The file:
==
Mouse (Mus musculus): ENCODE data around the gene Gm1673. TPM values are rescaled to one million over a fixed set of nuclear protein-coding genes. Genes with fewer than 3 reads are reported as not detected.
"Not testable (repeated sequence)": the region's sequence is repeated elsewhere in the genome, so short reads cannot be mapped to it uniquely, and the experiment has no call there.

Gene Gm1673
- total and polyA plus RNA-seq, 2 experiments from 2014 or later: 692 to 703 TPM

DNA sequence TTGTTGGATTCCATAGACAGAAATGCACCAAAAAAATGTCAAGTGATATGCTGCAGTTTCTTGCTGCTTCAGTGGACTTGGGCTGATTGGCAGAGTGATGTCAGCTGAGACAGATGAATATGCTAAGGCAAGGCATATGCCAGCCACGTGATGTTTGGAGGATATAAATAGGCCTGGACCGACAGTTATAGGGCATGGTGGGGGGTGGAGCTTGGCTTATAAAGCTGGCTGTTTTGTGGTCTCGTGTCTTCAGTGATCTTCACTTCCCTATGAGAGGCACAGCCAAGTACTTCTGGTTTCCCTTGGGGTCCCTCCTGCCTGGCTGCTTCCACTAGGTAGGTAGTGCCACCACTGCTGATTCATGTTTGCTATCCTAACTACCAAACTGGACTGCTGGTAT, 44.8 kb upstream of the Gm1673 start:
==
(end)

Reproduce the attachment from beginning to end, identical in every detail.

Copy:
Mouse (Mus musculus): ENCODE data around the gene Gm1673. TPM values are rescaled to one million over a fixed set of nuclear protein-coding genes. Genes with fewer than 3 reads are reported as not detected.
"Not testable (repeated sequence)": the region's sequence is repeated elsewhere in the genome, so short reads cannot be mapped to it uniquely, and the experiment has no call there.

Gene Gm1673
- total and polyA plus RNA-seq, 2 experiments from 2014 or later: 692 to 703 TPM

DNA sequence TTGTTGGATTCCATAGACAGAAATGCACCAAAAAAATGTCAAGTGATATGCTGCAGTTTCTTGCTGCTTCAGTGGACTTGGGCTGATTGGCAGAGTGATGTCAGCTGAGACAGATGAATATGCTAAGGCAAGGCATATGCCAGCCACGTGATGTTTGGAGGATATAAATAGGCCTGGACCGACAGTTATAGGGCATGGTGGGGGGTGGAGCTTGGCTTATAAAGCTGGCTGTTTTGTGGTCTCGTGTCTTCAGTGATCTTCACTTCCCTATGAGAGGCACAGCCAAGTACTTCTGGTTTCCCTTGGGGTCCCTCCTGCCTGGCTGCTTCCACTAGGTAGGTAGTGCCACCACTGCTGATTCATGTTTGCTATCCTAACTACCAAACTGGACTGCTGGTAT, 44.8 kb upstream of the Gm1673 start: